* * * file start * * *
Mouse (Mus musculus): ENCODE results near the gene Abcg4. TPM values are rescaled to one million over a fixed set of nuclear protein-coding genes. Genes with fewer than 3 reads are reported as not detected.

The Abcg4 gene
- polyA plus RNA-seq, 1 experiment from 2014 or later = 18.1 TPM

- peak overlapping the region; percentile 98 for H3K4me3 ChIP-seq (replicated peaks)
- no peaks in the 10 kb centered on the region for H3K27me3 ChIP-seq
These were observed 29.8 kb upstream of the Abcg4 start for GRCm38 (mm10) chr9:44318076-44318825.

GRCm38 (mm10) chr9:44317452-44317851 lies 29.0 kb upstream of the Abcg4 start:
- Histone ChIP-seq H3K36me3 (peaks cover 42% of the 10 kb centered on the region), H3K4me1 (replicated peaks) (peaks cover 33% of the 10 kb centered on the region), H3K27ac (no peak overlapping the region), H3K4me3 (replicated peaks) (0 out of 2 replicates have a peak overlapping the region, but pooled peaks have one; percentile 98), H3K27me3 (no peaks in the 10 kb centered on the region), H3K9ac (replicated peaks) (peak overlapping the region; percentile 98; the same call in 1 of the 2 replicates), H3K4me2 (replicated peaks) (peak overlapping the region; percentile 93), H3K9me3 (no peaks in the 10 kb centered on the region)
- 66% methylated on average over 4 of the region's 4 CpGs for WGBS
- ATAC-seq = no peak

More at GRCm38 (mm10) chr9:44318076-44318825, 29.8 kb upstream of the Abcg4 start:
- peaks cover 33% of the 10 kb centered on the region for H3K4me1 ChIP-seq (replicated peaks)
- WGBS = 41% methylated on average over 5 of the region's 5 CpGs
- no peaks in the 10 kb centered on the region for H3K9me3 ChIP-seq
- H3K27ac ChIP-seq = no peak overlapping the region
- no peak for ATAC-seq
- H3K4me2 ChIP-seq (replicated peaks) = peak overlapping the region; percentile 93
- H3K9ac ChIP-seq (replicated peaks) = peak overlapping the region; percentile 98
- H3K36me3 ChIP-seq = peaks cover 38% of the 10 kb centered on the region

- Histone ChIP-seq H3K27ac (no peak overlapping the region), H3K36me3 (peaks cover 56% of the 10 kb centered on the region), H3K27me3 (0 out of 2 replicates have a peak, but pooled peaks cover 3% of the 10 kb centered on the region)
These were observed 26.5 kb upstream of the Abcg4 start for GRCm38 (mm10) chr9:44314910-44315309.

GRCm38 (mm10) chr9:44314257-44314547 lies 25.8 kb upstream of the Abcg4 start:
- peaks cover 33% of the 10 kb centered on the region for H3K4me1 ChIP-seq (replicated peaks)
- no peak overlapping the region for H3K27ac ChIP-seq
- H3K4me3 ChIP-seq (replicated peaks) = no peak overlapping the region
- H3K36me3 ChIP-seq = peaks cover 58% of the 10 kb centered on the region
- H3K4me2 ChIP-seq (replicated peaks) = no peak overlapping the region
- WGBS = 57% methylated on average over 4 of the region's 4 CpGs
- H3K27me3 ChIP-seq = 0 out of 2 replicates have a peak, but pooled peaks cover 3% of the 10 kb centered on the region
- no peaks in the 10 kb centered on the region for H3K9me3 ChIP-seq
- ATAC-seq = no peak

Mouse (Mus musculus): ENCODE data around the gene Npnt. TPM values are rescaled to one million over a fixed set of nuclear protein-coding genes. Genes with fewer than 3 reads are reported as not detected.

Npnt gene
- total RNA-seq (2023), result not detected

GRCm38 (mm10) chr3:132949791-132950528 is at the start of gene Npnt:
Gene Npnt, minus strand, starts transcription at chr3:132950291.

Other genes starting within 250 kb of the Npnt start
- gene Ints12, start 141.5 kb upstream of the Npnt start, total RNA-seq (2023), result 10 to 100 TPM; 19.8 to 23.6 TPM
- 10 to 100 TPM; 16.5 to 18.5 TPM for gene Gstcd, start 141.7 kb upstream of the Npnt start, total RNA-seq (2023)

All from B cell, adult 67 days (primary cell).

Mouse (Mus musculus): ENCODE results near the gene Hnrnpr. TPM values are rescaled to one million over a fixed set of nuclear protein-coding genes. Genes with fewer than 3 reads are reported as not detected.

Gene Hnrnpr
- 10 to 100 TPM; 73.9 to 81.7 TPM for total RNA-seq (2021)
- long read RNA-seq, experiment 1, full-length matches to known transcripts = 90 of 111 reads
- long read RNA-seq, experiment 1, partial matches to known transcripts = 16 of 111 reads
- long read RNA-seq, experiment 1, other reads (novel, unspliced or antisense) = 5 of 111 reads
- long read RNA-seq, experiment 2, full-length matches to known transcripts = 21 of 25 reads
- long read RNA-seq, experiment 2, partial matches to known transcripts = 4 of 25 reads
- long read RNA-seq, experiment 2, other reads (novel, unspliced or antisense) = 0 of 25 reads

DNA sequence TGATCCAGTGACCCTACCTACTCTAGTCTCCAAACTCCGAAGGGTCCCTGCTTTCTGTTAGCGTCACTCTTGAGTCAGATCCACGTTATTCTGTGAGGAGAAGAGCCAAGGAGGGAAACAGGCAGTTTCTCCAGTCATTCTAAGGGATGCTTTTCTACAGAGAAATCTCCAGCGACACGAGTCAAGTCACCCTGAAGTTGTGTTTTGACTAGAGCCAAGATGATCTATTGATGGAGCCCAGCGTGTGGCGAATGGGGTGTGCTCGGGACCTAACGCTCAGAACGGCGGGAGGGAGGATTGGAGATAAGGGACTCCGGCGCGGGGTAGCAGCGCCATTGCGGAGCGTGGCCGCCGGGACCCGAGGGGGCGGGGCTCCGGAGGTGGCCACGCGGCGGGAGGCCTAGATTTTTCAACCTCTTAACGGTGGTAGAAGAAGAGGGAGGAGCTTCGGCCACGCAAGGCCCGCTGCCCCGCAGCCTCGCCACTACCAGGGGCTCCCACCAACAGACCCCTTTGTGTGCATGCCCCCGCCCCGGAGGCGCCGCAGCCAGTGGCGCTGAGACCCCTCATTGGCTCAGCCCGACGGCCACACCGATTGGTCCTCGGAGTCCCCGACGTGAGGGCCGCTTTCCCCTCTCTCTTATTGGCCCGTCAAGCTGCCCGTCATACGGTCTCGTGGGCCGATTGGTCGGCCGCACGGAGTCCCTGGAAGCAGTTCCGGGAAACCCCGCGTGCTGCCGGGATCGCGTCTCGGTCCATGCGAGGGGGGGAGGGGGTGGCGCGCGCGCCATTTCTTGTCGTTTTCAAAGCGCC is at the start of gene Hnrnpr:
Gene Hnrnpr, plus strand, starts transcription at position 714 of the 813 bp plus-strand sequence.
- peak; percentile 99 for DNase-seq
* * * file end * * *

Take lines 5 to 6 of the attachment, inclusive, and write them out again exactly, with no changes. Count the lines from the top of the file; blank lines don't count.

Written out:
- no peaks in the 10 kb centered on the region for H3K27me3 ChIP-seq
These were observed 29.8 kb upstream of the Abcg4 start for GRCm38 (mm10) chr9:44318076-44318825.